Adventurers make it to Arctic Circle after mammoth 6-day adventure

A TEAM of adventurers became the first people to travel from Scotland to the Arctic Circle over six days in six metre RIBs (Rigid Inflatable Boats) on July 3rd.

Seven men and one woman made the journey as part of the GORE-TEX® Arctic Challenge, battling rough seas and a 10-hour, 220 mile night crossing from Shetland to Maloy to complete the adventure.

The team, which took on the mammoth task in a bid to prove the capabilities of modern RIBs, arrived in Svolvaer in the Lofoten Islands at 8pm on the Sunday, having traveled 903 miles on water.

Pete Goss MBE, one of the crew members, said: “This has been a great trip where I have learned exactly what a RIB can do when put to the test. Thanks to a lovely group of people it has been extremely fun and Norway is breathtaking. As we came into Svolvaer we all felt immensely proud of our achievement and I truly hope it inspires others to get out onto the water and explore.”

The challenge put the crew to the test, as well as the two 6.3m, Suzuki powered Humber RIBs. On just the second day bad weather meant the longest leg of the journey – a 10 hour crossing from the Shetland Islands to Maloy in Norway – had to be delayed by eight hours and the crew were forced to make the marathon journey through the night.

After just a few hoursʼ sleep, the next day proved just as tough, with rough seas making for a physically demanding run from Maloy to Ramsay.

After the tough day, organiser Hugo Montgomery-Swan, was glad to have had suspended seats onboard, he said “Without question, Ullman seat technology has totally transformed safety and crew comfort. In nearly a quarter of a century of offshore powerboating and RIB adventuring, I have never had such a shock free ride as the one experienced on the GORE-TEX® Arctic Challenge. Ullman’s pioneering seat technology really works as I can testify firsthand.”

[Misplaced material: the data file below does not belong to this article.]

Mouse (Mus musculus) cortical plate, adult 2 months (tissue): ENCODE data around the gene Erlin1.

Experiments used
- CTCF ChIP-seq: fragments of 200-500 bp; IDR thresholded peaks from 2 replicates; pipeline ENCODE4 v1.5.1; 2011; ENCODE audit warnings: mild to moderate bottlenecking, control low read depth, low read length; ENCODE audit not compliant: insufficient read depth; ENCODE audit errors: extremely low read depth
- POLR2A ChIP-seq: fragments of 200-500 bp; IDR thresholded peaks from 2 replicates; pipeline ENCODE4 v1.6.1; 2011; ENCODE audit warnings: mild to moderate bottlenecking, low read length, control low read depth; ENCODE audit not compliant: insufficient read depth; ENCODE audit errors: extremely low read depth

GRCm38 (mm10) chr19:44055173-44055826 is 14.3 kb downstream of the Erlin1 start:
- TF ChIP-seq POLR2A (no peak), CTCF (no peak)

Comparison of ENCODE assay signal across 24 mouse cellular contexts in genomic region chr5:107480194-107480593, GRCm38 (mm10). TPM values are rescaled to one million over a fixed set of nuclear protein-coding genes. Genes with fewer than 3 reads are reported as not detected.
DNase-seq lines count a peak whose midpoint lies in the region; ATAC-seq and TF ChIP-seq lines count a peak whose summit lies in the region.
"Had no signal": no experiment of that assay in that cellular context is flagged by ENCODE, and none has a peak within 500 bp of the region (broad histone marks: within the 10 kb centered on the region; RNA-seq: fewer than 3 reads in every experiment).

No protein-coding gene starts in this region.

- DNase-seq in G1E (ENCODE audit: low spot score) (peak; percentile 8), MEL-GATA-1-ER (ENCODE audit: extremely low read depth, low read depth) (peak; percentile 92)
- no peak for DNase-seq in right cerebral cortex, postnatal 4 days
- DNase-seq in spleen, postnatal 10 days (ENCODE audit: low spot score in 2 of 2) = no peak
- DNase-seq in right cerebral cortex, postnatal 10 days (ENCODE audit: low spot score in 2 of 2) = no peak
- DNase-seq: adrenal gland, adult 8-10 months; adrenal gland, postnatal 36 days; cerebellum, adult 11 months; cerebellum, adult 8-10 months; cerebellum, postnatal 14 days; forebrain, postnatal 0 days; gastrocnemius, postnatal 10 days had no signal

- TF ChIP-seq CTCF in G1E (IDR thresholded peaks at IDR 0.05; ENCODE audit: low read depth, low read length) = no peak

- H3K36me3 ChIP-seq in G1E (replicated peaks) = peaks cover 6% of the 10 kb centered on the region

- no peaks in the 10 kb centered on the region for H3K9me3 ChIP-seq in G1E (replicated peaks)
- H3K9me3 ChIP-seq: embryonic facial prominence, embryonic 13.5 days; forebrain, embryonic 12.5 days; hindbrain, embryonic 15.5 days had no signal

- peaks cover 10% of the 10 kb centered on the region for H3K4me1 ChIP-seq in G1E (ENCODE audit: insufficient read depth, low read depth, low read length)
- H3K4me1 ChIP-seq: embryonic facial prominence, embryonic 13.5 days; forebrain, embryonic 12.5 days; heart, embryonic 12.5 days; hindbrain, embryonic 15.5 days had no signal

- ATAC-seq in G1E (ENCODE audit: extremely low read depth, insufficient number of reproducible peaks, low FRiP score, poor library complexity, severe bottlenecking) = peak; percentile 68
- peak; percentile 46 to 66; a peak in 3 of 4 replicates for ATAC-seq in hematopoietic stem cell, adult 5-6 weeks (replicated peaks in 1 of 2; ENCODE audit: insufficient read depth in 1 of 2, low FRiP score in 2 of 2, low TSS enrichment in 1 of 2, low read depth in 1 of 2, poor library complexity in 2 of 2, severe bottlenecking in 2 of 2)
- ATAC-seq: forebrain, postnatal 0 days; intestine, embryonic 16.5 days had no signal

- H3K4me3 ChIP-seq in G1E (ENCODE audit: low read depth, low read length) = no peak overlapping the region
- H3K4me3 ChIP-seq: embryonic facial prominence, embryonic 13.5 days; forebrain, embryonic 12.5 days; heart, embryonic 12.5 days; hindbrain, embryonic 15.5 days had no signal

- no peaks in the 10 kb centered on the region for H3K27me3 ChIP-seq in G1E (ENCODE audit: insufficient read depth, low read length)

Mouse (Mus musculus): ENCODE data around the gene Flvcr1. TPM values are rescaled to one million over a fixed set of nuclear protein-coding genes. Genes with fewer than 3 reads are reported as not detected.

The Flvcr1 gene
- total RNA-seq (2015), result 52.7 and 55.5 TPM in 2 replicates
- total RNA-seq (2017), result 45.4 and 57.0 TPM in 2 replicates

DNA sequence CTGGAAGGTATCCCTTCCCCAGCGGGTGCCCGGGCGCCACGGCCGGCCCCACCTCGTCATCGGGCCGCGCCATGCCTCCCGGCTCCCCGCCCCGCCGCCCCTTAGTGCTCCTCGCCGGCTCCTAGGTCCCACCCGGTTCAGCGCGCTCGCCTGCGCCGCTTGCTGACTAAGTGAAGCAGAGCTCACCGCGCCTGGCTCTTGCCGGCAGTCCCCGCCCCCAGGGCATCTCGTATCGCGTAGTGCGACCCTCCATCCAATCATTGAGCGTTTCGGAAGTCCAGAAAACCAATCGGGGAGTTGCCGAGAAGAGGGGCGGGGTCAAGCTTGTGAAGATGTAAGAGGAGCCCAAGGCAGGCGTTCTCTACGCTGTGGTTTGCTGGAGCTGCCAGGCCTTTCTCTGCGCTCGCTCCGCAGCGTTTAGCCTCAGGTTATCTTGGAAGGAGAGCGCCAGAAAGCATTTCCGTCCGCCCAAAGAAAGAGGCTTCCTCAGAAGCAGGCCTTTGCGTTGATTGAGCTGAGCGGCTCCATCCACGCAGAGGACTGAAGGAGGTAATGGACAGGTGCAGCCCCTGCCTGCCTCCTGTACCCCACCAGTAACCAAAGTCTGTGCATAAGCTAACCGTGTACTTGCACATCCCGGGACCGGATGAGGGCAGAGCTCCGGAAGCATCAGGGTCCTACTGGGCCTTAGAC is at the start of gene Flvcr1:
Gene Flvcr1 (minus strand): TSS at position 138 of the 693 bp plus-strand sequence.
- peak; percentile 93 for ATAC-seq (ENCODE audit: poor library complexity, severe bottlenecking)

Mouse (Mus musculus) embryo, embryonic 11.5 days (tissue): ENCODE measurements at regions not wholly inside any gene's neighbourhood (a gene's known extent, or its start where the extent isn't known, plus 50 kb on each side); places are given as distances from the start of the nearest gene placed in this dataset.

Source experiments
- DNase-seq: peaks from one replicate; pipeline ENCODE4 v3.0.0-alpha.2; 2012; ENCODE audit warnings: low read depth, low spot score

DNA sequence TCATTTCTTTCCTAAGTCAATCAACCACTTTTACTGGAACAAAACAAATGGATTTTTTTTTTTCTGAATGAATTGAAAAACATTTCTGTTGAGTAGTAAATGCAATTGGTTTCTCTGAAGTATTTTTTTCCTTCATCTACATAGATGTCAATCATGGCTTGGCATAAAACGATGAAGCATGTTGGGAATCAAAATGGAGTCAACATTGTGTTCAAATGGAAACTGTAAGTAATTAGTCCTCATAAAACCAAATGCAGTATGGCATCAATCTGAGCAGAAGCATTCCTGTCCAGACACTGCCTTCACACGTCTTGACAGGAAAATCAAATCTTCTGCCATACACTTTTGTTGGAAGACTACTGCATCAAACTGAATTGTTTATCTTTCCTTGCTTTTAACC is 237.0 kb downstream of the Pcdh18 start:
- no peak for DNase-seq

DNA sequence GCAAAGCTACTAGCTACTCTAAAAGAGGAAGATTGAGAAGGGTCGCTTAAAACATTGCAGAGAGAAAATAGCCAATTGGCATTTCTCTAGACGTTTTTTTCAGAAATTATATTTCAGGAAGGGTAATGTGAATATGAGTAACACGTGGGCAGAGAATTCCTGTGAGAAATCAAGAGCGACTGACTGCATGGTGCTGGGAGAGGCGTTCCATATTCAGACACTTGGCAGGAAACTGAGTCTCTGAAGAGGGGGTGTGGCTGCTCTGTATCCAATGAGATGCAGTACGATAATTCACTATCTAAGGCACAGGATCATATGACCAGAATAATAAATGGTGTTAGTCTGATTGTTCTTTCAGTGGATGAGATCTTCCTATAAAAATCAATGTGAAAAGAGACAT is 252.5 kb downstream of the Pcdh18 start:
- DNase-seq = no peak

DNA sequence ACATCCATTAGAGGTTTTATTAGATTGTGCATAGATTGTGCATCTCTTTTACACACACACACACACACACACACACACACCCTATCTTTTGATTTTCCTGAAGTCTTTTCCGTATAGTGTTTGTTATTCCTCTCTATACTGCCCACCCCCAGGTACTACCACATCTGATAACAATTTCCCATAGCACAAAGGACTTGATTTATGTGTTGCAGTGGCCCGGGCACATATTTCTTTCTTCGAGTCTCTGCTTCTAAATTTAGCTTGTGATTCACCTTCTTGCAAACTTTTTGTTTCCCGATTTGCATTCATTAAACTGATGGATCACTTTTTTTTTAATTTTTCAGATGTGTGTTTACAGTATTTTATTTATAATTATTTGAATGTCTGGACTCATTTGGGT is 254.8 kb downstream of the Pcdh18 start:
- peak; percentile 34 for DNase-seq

Highlights for the mixed experience team included swimming in the middle of Norwegian sea at night, 100 miles offshore, surrounded by oil rigs while Julian Hutson-Saxby played a specially selected guitar while bobbing in the water. The team had the freedom to explore, swim and jump in and out of the sea thanks to being kitted out in state of the art Musto HPX dry suits with GORE-TEX® technology.

The GORE-TEX® Arctic Challenge was a unique project in that the crew was comprised of professional and highly-experienced offshore adventurers such as Paul Lemmer, Pete Goss MBE, Hugo Montgomery-Swan and Mark Beeley as well as complete novices. Telegraph journalist, Bryony Gordon, was the only female member of the team and until the training for the challenge, had never done anything like it before.

She said: “I thought it would be terrifying but I have had the most amazing time and feel amazingly lucky to have been able to take part in it. I think I’ve done London girls proud.” Organiser, Hugo Montgomery-Swan, who came up for the idea for the adventure, said that it was so successful he was already planning the next.

He said: “Our experiences on the GORE-TEX® Arctic Challenge have been amongst some of the finest I have ever enjoyed afloat. The Norwegian coastline all the way up the west coast is more majestic than one can imagine and our little boats provided the very best possible means of seeing the mountains and all they hold. This is a voyage that will not be forgotten. There are more adventures on the hoizon and I would urge people to keep an eye on to see what the team has planned for 2012.”

To find out more about the challenge, which was chronicled daily through blogs, photos and videos, visit